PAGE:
An expensive private club in Shanghai was busted after word got out online of how one of its male escorts received dozens of luxurious gifts from one of his female patrons on his birthday.
“The club was shut down by the police force on Saturday,” an officer from a station in the neighbourhood said, without elaborating.
According to a post about Perfect Space that went viral on WeChat on Friday, one of its escorts celebrated his 28th birthday with 28 gifts from a rich woman.
These included an Audi, a gold cup and 280,000 yuan (US$41,589) in cash.
A photo in the post purported to show wrapped gift boxes piled on the floor, occupying half the room. Digging by intrigued internet users revealed more about the club. Its official website says it is a “private club for women, located in Shanghai’s most prosperous downtown area”.
It sprawls across 1,600 square metres and has 19 “VIP boxes”, the website claimed. “We promise to live up to your status. We are fashionable and luxurious with a line-up of stars.”
Photos on the website show the word “love” spelled in dazzling pink neon lights lining a hall in the club, complete with balloons and bouquets, as well as a statue of a white horse at the entrance.
The club’s name in Chinese translates as “white horse” but it also uses the name Perfect Space.
Internet users claimed a recruitment notice was posted on Perfect Space’s official Weibo account in 2016 about an expansion plan that required the emergency hiring of “commercial male models”.
Would-be employees were promised at least 1,000 yuan (US$148) in tips every time they entertained a patron and at least 80,000 yuan (almost US$12,000) in monthly salary.
In comparison, China’s National Bureau of Statistics last Friday defined people who earned between 2,000 (US$296) and 5,000 yuan (US$740) a month as “middle income” earners – a monthly wage that equals roughly 8 per cent of what Perfect Space paid its models.
The job requirements by Perfect Space stated that candidates must be more than 180cm (5.9 feet) tall, handsome, fashionable, clean and cheerful.
“The work is easy and relaxing, it’s as simple as escorting guests to drink and talk, no illegal activity involved,” the notice said.
A photo featuring two rows of topless men in the club’s hallway greeting members was attached.
The club has been the topic of discussion online for a mostly female audience. The hashtag “Is rich women’s love always this direct?” has been read more than 400 million times and prompted more than 680,000 posts.
“Sisters, if you become rich in the future, please do not forget me,” one user wrote on Weibo. “Please take me to Perfect Space to broaden my horizons.”
Another Weibo user wrote that she was motivated to work harder and become successful to afford visits to places such as Perfect Space.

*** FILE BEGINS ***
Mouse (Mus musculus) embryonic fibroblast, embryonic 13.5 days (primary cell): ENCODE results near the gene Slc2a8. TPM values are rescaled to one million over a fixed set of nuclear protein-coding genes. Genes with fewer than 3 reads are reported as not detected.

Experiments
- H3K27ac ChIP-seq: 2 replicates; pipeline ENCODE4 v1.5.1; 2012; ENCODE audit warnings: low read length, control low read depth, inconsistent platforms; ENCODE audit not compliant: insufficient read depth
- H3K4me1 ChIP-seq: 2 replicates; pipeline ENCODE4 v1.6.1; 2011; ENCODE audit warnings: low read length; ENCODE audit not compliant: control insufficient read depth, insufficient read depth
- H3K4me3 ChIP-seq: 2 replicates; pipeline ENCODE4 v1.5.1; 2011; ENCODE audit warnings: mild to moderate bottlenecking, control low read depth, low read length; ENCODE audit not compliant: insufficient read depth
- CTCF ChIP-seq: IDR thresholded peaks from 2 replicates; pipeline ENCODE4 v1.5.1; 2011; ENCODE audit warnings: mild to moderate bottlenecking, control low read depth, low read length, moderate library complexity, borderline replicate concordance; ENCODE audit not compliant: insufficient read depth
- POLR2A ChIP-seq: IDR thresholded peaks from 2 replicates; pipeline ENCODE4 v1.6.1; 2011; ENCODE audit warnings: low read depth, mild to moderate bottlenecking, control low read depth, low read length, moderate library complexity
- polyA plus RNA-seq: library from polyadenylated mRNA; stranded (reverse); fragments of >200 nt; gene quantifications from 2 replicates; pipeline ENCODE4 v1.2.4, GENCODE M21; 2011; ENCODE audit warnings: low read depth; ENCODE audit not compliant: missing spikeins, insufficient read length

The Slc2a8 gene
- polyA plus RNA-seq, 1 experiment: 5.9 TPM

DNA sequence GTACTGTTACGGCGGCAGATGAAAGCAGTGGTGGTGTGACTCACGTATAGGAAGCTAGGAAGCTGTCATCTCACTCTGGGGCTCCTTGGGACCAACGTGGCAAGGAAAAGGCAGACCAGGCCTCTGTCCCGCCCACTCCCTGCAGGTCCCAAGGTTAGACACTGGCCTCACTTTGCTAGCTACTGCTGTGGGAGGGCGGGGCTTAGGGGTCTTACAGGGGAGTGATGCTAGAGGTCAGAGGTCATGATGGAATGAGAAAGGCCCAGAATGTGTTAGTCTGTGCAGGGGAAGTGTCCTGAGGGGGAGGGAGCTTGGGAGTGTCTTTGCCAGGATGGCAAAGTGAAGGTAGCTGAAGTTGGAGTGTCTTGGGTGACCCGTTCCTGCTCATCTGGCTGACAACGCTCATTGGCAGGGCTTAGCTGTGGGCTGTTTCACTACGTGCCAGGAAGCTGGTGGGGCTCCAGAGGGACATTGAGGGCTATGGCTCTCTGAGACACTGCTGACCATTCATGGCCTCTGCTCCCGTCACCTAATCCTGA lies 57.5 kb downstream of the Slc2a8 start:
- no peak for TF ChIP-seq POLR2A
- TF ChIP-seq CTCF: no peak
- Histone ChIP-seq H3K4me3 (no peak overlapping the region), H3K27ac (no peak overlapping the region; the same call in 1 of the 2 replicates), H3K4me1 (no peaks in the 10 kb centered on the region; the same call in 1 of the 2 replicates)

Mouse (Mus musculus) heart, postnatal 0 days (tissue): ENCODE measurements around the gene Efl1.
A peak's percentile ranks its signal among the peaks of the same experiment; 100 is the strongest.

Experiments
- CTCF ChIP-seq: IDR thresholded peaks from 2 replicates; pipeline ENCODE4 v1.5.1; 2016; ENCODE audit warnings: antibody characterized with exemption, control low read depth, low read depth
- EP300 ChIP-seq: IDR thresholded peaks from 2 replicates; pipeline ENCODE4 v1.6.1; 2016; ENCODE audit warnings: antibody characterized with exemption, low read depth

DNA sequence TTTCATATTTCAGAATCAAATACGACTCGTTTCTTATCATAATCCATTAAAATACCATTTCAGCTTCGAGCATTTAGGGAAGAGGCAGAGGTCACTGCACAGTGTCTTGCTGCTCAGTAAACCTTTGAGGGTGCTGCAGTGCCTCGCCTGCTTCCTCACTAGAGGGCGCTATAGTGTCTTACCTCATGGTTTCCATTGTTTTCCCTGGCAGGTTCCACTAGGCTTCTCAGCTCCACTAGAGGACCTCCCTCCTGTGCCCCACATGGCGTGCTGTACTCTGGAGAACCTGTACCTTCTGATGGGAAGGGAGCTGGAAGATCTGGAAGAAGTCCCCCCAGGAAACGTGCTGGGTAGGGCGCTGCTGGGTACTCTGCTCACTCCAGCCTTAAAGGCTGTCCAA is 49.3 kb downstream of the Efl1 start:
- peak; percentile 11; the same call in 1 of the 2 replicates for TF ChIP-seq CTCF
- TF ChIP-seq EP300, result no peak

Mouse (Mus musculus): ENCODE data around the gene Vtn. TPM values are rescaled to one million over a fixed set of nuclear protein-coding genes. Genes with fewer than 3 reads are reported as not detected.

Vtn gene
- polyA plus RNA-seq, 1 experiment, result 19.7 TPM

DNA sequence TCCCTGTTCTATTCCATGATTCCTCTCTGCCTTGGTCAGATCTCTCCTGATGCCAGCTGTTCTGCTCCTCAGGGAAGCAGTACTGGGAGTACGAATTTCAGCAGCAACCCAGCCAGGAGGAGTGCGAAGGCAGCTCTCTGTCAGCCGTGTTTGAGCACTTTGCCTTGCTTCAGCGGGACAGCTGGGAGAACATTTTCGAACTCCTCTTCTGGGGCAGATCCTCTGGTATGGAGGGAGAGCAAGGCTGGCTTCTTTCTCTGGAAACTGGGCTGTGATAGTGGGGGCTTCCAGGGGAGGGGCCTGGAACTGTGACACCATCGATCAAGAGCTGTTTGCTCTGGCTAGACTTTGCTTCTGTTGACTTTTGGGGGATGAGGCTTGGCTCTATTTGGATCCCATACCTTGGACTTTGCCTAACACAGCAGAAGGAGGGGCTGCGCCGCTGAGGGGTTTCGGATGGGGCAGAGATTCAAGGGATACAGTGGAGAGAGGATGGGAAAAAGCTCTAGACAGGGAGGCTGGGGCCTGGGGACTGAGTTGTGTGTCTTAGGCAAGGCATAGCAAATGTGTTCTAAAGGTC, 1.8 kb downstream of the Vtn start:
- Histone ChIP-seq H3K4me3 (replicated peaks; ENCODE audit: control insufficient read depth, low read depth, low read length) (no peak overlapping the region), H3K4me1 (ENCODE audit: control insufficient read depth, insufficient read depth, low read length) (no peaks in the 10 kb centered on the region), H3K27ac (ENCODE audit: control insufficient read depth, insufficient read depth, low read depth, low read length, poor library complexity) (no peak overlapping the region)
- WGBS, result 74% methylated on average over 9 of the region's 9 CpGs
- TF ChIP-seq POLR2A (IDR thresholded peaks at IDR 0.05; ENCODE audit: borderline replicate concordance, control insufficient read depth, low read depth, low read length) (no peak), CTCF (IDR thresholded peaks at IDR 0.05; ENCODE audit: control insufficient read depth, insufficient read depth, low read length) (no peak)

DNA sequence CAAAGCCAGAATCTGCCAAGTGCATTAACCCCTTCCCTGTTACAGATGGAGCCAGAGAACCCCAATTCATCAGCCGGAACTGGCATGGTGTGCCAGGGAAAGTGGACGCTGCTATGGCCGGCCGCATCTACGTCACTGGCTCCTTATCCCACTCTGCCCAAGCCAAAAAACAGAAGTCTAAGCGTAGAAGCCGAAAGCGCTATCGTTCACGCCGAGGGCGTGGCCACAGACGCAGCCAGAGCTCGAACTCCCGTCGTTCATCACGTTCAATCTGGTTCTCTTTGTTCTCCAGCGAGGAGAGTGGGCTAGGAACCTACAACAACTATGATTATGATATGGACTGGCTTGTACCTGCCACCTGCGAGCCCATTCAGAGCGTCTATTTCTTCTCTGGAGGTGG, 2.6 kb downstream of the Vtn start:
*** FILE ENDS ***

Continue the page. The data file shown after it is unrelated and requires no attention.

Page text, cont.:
Although the club was located in the heart of Shanghai’s business district, it was unclear how it had gone unnoticed by police for years until last week.
“People go to these clubs for an emotional need,” a Nanjing-based woman told the South China Morning Post. “Not something as blatant as sex.”
She said she had heard about a club called North Pole Sea Wolves in Nanjing. A search of the internet yielded photos of men in tuxedos and bow ties giving the thumbs-up against the background of crystal chandeliers.
Public records showed that Perfect Space was registered with the name Shanghai Wangzhongde Dining services in 2012, with registered capital of 200,000 yuan. It listed “karaoke” and “dining” as operations.
The owner, Shen Jian, has 10 other companies, including a bar in Nanjing and a coffee house in Shandong province.
A man surnamed Bai, who claimed to be a former employee, told Beijing Youth Daily on Saturday that the birthday party had taken place but that it did not rank as one of the biggest such parties in the club.
He said there had been more ostentatious displays of wealth at the club than the one revealed online at the weekend.
Bai said all the employees in the club were men, so they can focus on catering to an all-female clientele.
There was, he claimed, a high level of spending in line with what one online post claimed was a need for customers “to have assets of more than 20 million yuan”.
He said the club is part of an entertainment business called Noah’s Ark Cultural Group.
The cheerleading and support on social media contrasted with reaction to a similar tale in 2010, when Beijing nightclub Tianshang Renjian (House in the Sky) was shut for employing hostesses.
In a late-night raid, Beijing Chaoyang police shut four clubs, including House in the Sky, for six months, arresting 557 hostesses. House in the Sky has since become a synonym for high spending and promiscuous lifestyles.
Perfect Space has deleted most of its posts on Weibo and WeChat since the story broke, leaving behind bland photos and posts.
The club did not answer calls for comment.